expeditions of two or three men-of-war; while the
numerous detachments, which would be required to guard the coast, would amount to the dissolution of the army.
From his arrival in Cambridge
, ‘his life was one continual round of vexation and fatigue.’
In September the British
were importing fuel for the winter, so that there was no reason to expect their voluntary removal; yet the time of the service of his army was soon to expire, the troops of Connecticut
and Rhode Island
being engaged only to the first of December, those of Massachusetts
only to the end of the year; and no provision had been made for filling their places.
The continental currency, as well as that of all the provinces, was rapidly depreciating, and even of such paper money the military chest was exhausted, so that the paymaster had not a single dollar in hand.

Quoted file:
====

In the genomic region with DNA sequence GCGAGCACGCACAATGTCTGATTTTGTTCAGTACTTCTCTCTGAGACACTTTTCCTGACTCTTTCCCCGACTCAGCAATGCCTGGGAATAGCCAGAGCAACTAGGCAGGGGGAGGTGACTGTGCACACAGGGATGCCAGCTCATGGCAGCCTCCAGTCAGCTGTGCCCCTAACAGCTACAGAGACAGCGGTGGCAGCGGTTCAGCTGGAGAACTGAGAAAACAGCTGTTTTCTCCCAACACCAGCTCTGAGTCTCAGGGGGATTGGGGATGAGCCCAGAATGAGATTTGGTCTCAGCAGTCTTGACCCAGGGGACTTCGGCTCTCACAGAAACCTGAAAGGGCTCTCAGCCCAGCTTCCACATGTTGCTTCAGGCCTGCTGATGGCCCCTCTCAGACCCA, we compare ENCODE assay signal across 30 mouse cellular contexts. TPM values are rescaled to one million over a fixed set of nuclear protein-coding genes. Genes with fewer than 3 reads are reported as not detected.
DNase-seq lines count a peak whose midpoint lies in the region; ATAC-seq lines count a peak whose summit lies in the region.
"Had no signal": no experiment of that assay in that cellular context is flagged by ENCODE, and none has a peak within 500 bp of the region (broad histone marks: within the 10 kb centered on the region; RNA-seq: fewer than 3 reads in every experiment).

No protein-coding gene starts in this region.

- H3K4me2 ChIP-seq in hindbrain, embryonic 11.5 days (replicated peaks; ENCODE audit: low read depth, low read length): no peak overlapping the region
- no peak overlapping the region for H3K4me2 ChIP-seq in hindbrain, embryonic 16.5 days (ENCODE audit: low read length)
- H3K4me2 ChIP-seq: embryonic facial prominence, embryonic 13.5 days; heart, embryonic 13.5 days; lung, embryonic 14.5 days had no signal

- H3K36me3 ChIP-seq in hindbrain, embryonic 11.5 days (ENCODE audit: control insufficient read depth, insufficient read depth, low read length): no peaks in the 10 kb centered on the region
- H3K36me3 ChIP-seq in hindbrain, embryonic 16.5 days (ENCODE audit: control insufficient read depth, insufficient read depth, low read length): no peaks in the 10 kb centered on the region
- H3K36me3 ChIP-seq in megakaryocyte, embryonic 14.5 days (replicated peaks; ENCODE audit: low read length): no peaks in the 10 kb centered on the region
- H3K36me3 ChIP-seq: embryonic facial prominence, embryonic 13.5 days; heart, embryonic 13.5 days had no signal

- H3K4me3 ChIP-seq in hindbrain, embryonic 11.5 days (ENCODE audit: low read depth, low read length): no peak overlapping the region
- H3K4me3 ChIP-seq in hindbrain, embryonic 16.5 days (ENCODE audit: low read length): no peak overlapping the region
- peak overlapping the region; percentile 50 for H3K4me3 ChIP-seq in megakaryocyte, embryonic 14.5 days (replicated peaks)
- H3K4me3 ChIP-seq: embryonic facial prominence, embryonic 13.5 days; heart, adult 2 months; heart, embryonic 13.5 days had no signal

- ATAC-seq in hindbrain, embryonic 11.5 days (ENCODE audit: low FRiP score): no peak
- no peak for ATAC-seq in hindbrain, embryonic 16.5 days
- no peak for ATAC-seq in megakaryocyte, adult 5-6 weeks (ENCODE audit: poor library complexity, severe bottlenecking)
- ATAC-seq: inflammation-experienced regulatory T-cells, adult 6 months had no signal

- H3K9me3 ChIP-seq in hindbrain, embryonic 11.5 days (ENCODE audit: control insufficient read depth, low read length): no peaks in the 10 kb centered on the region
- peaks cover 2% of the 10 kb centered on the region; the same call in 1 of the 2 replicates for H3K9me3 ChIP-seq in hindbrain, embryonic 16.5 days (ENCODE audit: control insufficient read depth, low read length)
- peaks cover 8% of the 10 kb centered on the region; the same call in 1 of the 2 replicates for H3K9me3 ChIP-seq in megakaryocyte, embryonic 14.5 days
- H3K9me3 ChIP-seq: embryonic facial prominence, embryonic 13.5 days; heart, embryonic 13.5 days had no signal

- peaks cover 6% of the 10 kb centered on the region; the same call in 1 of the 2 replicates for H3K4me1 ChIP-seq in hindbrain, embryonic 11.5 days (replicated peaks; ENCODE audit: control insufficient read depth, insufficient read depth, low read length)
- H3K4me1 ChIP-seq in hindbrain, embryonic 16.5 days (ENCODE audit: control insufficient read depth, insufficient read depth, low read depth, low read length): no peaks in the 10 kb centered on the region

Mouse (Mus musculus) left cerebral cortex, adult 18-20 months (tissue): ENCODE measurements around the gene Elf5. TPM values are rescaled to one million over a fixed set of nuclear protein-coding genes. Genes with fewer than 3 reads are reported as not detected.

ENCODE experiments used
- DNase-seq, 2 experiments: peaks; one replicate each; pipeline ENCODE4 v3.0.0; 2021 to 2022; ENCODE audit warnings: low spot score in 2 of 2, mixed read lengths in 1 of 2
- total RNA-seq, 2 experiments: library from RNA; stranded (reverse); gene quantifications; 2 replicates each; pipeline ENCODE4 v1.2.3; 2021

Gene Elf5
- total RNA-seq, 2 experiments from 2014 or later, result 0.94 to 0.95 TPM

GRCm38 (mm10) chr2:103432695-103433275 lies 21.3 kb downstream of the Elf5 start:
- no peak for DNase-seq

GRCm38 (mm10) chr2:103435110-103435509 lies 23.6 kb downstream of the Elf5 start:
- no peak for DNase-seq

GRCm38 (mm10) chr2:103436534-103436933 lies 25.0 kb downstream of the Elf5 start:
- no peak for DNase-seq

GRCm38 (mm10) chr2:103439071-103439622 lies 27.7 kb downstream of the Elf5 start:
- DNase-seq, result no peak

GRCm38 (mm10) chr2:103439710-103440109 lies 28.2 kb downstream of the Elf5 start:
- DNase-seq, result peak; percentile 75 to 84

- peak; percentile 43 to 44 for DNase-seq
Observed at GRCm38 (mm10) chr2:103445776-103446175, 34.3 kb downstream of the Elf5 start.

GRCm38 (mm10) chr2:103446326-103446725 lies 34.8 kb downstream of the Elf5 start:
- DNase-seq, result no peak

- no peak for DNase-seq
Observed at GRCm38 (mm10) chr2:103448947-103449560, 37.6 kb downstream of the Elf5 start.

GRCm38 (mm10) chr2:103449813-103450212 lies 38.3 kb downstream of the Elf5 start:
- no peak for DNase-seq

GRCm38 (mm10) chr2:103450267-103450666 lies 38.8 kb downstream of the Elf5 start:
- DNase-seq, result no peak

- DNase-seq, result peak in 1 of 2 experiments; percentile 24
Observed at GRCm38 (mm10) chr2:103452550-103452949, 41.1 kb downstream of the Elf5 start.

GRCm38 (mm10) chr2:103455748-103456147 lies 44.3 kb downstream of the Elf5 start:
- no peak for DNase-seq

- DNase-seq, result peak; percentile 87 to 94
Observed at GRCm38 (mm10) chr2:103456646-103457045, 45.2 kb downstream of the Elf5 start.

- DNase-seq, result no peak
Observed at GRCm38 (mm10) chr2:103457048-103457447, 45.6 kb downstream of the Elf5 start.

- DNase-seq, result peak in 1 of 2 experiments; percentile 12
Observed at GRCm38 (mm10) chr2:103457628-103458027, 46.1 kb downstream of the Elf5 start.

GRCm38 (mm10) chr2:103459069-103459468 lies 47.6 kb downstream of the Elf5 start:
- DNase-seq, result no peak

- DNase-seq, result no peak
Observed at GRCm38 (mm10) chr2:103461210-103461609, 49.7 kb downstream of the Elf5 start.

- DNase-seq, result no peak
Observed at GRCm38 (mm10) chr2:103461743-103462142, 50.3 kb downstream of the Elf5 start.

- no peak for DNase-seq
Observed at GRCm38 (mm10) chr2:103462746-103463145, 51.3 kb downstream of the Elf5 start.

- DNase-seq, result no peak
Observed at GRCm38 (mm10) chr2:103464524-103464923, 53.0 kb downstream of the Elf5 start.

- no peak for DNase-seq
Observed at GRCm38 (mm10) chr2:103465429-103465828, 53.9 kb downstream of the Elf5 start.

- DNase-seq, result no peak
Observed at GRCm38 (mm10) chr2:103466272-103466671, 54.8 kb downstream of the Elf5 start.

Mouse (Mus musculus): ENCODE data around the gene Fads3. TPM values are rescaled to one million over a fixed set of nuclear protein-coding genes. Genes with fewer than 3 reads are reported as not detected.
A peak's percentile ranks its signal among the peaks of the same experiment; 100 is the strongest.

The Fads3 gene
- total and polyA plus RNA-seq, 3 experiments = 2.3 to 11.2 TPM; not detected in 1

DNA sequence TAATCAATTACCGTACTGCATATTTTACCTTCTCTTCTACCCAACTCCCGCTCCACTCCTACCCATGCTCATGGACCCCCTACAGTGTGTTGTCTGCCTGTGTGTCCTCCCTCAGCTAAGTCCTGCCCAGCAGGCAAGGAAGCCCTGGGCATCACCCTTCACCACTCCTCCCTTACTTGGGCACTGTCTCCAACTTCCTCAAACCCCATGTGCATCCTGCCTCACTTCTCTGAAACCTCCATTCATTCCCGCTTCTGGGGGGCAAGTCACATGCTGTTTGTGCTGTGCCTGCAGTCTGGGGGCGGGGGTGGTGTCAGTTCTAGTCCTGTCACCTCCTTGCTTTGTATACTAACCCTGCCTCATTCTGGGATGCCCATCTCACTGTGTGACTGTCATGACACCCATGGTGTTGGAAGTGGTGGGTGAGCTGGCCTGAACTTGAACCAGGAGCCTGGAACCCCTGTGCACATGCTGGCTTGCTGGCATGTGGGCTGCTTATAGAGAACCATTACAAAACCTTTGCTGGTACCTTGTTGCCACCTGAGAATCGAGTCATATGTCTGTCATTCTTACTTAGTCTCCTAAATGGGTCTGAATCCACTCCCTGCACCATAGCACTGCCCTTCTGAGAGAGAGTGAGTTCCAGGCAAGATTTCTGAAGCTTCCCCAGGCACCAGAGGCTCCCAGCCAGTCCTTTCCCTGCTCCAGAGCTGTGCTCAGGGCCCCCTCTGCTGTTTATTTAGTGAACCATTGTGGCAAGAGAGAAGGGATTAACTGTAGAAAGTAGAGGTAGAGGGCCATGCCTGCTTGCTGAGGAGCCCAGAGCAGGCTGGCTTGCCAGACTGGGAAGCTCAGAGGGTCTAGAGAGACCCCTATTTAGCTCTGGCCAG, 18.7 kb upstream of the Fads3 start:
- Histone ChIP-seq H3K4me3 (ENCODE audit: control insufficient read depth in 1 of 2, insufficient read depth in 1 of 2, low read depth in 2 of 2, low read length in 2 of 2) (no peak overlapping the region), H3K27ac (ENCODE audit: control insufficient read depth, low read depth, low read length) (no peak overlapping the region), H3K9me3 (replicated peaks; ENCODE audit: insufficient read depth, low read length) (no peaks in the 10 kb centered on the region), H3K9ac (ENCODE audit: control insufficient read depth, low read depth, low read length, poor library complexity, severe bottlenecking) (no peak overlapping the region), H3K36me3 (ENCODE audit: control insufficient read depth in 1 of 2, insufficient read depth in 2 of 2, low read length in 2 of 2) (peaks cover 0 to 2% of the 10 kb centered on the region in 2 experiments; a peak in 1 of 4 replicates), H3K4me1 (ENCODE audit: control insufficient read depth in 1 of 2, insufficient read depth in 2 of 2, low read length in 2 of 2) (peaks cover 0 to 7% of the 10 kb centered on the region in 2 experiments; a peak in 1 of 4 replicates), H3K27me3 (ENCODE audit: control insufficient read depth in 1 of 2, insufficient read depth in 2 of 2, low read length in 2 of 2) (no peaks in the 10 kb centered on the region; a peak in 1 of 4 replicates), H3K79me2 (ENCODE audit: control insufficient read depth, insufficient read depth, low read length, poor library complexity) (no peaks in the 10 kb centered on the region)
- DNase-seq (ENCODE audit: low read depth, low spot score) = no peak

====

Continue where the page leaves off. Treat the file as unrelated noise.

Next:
The commissary general
had strained his credit for subsistence for the army to the utmost; so had Mifflin
, who in August had been appointed quarter-master general, from confidence in his integrity, his activity, and his independence on the men and the governments of New England
The greater part of the troops submitted to a necessary reduction from their stated allowance with a reluctance bordering upon mutiny.
There were no adequate means of storing wood against the cold weather, or procuring blankets and shelter.
would gladly have attempted to strike some decisive blow; but in September, his council of war agreed unanimously, that an attack on Boston
was not to be hazarded.
The country expected tidings of the rout and expulsion of the British
; although the continuing deficiency of powder,